In indigenous Colombia, Venezuelan migration sparks conflict
CASTILLETES, Colombia (Reuters) – In the sun-baked scrubland of northern Colombia’s remote La Guajira province, a bitter quarrel rages between two neighboring Wayuu indigenous families, one of them seeking refuge from a humanitarian crisis across the border in Venezuela.
Their feud was sparked by goats. Without fences to stop them, their herds mingle amid the low bushes between the two homesteads, whipped by a hot and dusty desert wind here in ancestral Wayuu territory.
One family, the Ipuana Montiers – who recently arrived from Venezuela, fleeing shortages of food and medicine – say they have lost 50 goats to the herd belonging to their more established neighbors, the Ipuana, who count local leaders among their ranks.
Such conflicts over land, water and animals are increasingly common as Venezuela spirals into disaster and thousands of indigenous Wayuu who once left their Colombian homes for Venezuela return. The influx is testing the limits of tribal unity, according to Wayuu police and tribal mediators, known as pütchipü’üs.
In a dark green house with plastic siding at the end of a long, rutted dirt track, Rangel Ipuana – a pütchipü’ü who is the patriarch of the Ipuana clan – says he wants to avoid conflict, but many of the returnees from Venezuela have forgotten the Wayuu way of life.
“Families are returning to where their grandparents lived and there’s been so much conflict and theft because they don’t know how to manage the land,” said the 72-year-old.
Wayuu people – who generally speak both their own Wayuunaiki tongue and Spanish – have citizenship rights in both countries.
Some migrated to Venezuela over the past two decades to take advantage of free education and other benefits. But hyperinflation and a six-year recession under President Nicolas Maduro have driven thousands back, part of a wave of some 1.7 million people who have fled Venezuela for Colombia in recent years.
For already-struggling communities – which often scrape by on subsistence ranching and gasoline smuggling – the needs of returning Wayuu are hard to meet. Malnourishment has long plagued Wayuu children and many communities can ill afford more mouths to feed.
With dozens of disputes now raging, Wayuu leaders say they hope mediation will head off escalations in violence, as brawls break out between neighbors and within families.
Yohedys Palmar, a Wayuu police inspector in Castilletes – which overlooks an aquamarine bay in the eastern reaches of Upper Guajira – said there are about 10 active disputes in his area alone, the majority involving returning Wayuu.
“There has been violence,” said Palmar. “Up to now it hasn’t come to deaths, but that could happen if conflicts are not resolved.”
Palmar said he had heard of killings related to returnee disputes in the inland settlement of Jarara. Reuters was not able to independently confirm this.
Scant mobile phone service makes communication difficult in the impoverished and isolated region, where the Colombian state is virtually non-existent.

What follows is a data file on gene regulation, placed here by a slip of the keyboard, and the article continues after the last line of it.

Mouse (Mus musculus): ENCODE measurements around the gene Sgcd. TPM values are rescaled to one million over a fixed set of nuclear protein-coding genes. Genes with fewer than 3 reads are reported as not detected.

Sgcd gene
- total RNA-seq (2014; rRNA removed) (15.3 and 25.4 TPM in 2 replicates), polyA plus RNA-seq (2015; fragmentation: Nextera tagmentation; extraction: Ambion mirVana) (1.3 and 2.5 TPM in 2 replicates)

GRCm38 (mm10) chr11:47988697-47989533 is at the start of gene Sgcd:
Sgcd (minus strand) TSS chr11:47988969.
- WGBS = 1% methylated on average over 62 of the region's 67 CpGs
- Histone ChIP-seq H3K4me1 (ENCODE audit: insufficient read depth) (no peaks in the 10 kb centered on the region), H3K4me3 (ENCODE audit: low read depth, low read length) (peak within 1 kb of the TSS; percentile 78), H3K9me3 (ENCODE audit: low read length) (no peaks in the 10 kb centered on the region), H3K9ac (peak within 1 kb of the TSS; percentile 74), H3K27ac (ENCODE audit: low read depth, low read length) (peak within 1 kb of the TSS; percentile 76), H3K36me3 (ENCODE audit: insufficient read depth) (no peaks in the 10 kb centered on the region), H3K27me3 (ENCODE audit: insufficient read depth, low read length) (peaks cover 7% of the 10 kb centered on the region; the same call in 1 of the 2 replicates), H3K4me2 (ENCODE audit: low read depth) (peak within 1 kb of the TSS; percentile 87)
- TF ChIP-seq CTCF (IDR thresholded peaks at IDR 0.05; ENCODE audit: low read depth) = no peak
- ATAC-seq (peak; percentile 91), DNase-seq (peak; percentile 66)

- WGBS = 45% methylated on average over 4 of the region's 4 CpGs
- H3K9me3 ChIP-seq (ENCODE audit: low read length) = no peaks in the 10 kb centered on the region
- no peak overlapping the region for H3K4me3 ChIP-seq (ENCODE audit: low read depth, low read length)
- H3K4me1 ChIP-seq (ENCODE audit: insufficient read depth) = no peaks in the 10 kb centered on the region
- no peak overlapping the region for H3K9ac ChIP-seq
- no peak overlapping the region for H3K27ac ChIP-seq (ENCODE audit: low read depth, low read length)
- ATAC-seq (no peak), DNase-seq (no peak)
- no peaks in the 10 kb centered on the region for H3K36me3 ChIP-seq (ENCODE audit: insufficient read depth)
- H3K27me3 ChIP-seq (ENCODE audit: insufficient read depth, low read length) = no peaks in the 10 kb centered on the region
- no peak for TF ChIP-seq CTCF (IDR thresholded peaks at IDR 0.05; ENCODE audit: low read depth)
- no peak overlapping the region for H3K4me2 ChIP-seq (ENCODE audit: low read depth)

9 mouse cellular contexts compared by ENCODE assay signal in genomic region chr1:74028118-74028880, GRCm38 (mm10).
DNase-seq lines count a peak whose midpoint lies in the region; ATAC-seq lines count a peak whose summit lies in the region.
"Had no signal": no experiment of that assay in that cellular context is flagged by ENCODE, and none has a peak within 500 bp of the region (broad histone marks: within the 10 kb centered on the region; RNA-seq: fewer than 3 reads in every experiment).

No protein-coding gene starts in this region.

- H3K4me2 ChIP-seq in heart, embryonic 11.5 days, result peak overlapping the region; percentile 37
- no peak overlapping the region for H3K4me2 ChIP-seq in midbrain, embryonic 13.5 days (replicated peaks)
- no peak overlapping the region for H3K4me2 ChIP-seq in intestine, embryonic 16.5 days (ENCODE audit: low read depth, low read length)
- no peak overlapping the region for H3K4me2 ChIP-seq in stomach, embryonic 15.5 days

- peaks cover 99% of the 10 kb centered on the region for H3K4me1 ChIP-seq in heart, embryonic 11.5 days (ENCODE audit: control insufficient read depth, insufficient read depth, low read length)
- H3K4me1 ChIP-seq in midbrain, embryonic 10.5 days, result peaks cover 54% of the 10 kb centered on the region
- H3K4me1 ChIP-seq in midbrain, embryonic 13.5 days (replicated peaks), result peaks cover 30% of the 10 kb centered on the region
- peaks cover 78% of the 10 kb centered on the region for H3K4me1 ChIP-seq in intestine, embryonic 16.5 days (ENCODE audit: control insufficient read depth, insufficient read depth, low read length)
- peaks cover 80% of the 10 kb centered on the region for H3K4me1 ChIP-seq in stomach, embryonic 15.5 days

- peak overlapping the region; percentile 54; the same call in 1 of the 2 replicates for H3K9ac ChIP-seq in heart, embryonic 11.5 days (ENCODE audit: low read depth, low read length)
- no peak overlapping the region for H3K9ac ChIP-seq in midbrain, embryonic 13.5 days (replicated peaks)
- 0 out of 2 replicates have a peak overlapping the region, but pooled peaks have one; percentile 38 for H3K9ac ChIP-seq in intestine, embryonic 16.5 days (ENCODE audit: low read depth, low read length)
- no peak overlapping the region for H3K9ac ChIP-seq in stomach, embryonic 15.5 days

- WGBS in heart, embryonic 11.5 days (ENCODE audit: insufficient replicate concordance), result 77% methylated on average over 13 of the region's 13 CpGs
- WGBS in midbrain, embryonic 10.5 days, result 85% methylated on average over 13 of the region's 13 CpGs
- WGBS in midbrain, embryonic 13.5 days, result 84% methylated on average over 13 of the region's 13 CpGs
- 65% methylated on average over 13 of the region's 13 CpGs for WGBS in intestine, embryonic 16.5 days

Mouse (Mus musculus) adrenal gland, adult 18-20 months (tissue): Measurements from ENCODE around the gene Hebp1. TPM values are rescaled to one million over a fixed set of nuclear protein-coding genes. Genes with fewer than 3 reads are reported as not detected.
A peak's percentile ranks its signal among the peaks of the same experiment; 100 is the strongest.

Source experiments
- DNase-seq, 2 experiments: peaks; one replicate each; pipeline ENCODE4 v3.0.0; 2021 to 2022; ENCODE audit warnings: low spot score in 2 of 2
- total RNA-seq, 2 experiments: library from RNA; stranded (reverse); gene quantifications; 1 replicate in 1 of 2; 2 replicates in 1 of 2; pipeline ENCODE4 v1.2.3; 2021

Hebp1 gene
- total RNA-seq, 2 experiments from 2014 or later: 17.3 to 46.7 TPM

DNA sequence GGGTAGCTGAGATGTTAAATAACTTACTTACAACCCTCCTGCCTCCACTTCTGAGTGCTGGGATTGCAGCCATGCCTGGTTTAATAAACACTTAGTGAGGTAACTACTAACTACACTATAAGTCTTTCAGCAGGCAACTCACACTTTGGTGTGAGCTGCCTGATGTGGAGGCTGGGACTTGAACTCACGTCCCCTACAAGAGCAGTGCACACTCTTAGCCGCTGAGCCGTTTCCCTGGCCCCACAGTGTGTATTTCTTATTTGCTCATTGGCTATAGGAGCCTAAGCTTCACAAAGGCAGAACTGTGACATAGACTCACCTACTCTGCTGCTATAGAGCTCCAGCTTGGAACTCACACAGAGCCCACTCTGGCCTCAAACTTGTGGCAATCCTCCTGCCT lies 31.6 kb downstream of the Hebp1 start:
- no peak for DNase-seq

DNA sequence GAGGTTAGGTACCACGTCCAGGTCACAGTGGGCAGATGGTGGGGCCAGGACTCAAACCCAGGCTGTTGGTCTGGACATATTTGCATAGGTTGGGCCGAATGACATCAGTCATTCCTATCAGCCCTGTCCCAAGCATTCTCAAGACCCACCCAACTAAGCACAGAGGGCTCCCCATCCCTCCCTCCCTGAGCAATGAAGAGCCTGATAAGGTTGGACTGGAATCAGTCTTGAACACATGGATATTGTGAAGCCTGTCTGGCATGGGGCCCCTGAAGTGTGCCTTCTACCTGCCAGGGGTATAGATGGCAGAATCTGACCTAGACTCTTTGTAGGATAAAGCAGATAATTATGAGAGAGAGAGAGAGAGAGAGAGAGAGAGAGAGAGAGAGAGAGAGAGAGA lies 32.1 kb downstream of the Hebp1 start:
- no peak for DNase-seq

The hyper-localized system of pütchipü’üs also makes data collection on the conflicts difficult, said Alberto Henriquez, the secretary of indigenous affairs for the Uribia municipality, which includes Upper Guajira.
Palmar’s father, Rafael Sapuana, is the pütchipü’ü in charge of the Ipuana dispute involving the Venezuelan returnees.
“They come with so many needs, with hunger, without work,” said Sapuana, a father of 50 children, from a nearby grouping of houses where he lives with some of his family. “We want to avoid blood-letting … War doesn’t bring anything good.”
“We hope the government, President Duque, will give us a hand with the crisis.”
Maria Elena Ipuana is the matriarch of the Ipuana Montiers. She has returned to settle on this patch of family property with her husband Angel Jose Montier and more than 40 of her children and grandchildren, after years of sporadic travel back and forth to Maracaibo, a center of the oil industry in Venezuela.
“Food used to be really cheap in Venezuela, now it’s so expensive,” Ipuana said. “We have to survive however we can.”
The family is squeezed into five small makeshift houses. Two of the grandchildren, ages 1 and 4, have frail limbs indicative of malnutrition.
And the family is about to grow – Ipuana’s sister, brother-in-law and 22 of their children and grandchildren will arrive soon from Venezuela, she said.
A resolution to the goat disagreement would take at least one problem off the family’s long list, Ipuana said.
“We need this problem to be mediated, to be resolved, to avoid conflict with the other family,” she said.
The following day both families descended on the Sapuanas’ homestead to shake on a deal: any further dispute between them would result in the aggressor owing the other family 50 goats or sheep. They sealed the agreement with shots of burning chirrinche liquor.
A reconciliation is the best-case scenario, but there is no shortage of disputes.
Uribia, where the population of 205,000 is 95% Wayuu, has had at least 38 cases of land conflicts to date involving people returning from Venezuela, said Henriquez.
Because local government has limited power in Wayuu territory, that may not be an accurate representation of the frequency of disputes, he added.
“There’s lots of cases where the family uses a pütchipü’ü and it’s solved based on custom.”
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